Problem drinkers in the general population may reduce the amount of alcohol they consume over a period of years but not to the level of the average adult, according to a new study in the November issue of the Journal of Studies on Alcohol and Drugs.
Given that heavy drinkers often don't become "normal" drinkers on their own, the takeaway message for clinicians and family members is to help connect a problem drinker to a community social service agency or Alcoholics Anonymous. Simply telling someone that they had a drinking problem did not seem to be helpful in this study, but being specific about how to get help did.
Using a telephone screening program, researchers identified 672 problem and dependent drinkers who had not been in an alcohol treatment program for at least 12 months. Eleven years later, men in the study had reduced their average number of drinks per month by 51%, and women had reduced their average number of drinks by 57%. However, even after this reduction, male and female problem drinkers still consumed 160% and 223% more alcohol, respectively, than the average adult without a drinking problem.
The researchers point out that the greatest reductions in alcohol consumption occurred within one to two years after the initial screening and then slowed, suggesting that problem drinkers and heavy drinkers may never lower their consumption to the level of the general population.
"Most heavy drinkers maintain a steady level of heavy alcohol consumption over time," said lead researcher Kevin L. Delucchi, Ph.D., Professor of Biostatistics in Psychiatry at the University of California San Francisco. "It's pretty toxic, but somehow they manage to keep drinking at a fairly sustained level. Our people were functional, for the most part. They had addresses, a lot of them had insurance at baseline, and they're not at the 'bottom of the barrel,' which is interesting."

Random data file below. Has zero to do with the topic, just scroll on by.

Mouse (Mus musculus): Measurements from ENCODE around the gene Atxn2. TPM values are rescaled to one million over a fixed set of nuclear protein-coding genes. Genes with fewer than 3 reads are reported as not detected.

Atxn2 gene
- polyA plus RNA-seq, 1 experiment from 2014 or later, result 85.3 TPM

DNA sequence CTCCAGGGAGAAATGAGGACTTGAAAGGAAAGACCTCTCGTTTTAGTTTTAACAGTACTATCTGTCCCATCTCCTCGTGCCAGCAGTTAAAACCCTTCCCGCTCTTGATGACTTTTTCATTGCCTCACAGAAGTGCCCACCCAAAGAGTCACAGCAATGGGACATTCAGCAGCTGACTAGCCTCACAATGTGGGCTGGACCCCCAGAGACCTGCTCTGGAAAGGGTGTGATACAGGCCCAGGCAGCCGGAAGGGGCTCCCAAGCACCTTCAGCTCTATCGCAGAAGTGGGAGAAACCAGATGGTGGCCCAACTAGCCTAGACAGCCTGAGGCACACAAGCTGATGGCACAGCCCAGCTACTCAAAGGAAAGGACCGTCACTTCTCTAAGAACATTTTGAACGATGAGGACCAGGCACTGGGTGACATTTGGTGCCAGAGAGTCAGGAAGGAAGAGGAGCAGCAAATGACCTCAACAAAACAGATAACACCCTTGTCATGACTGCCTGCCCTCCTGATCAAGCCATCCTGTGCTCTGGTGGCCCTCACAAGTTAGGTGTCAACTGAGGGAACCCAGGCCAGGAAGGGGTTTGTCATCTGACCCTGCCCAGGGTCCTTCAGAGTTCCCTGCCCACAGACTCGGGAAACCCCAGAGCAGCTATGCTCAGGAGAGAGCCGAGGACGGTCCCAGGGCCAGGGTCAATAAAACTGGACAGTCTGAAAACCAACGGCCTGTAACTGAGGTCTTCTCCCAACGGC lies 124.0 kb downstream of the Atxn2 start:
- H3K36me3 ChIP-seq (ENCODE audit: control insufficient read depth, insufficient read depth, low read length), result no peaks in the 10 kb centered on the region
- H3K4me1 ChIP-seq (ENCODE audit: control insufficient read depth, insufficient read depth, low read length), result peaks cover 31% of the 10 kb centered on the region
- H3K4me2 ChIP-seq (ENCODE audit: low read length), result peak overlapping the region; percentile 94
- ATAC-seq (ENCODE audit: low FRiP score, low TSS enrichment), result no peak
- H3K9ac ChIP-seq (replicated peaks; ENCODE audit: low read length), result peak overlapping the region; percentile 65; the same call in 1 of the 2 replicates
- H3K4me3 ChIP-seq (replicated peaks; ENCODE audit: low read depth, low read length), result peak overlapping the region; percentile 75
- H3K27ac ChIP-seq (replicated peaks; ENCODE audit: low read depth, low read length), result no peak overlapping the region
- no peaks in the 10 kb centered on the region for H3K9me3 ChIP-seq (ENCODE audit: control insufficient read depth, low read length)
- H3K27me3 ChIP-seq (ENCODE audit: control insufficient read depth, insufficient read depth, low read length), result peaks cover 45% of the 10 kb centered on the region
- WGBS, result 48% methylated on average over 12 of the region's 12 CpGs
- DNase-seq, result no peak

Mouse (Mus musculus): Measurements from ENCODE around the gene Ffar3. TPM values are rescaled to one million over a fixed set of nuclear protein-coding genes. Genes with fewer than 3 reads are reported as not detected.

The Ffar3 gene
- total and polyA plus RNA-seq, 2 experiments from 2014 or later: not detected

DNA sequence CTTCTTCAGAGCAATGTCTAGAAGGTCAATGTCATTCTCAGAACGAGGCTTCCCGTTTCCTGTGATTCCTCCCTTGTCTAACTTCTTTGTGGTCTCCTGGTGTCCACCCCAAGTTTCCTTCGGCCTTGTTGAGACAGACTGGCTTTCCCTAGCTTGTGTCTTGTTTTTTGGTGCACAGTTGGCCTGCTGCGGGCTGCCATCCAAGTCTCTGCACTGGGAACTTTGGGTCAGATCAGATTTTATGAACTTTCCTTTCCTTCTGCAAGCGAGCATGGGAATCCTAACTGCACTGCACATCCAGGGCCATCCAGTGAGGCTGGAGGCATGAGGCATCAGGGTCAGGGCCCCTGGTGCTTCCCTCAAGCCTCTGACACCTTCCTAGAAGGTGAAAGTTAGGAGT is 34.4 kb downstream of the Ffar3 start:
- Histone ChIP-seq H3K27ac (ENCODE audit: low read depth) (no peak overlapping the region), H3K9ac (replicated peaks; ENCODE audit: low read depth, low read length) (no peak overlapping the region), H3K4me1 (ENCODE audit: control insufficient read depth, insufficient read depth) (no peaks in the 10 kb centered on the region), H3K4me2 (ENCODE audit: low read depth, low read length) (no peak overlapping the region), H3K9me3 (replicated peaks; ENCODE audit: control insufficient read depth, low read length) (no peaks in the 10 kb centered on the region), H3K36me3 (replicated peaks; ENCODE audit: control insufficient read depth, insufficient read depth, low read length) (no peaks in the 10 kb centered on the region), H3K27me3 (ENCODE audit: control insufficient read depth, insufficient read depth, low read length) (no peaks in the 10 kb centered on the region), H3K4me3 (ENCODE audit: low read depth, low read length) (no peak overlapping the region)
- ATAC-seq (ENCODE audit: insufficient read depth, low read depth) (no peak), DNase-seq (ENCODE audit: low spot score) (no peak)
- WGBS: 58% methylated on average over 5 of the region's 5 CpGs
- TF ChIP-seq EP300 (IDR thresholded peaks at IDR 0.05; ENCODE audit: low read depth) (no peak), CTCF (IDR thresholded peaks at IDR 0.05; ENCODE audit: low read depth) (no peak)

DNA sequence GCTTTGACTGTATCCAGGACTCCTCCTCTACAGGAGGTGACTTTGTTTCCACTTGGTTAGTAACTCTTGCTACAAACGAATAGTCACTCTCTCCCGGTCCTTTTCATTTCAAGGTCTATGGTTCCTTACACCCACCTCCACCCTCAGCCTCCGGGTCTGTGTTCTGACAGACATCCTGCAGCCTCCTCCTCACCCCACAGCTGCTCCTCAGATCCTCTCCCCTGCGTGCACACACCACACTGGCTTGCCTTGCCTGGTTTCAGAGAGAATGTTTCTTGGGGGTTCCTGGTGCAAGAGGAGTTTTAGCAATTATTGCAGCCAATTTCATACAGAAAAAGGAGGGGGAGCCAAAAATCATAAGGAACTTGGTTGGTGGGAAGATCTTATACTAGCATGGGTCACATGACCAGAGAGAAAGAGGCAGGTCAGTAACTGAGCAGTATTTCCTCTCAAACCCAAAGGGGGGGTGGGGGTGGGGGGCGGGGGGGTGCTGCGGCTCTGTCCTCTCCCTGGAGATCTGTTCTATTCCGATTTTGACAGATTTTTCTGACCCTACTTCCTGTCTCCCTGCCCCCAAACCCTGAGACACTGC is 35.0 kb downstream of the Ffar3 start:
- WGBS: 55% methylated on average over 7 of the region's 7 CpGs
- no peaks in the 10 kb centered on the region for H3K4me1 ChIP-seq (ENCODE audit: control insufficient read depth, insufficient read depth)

The researchers say their study is one of the first to examine heavy alcohol use in the general population. Most studies have focused on the most severe drinkers -- those who were already in a treatment program, said Delucchi.
"Not everyone who has an alcohol problem is in treatment or is in a program," said Delucchi. "People are out there on their own."
The researchers also examined which factors appeared to be linked with continued heavy drinking. Participants who received help from Alcoholics Anonymous or community social service agencies were likely to drink less. However, those who had heavy-drinking friends in their social network, received general suggestions that they do something about their drinking, and went to a formal treatment program were actually likely to drink more. Delucchi said they were unable to determine why formal treatment appeared to be linked with continued elevated drinking, although the researchers theorize that perhaps those who sought this type of treatment were likely to have experienced the greatest level of alcohol-related problems and, therefore, were more likely to have sought such treatment.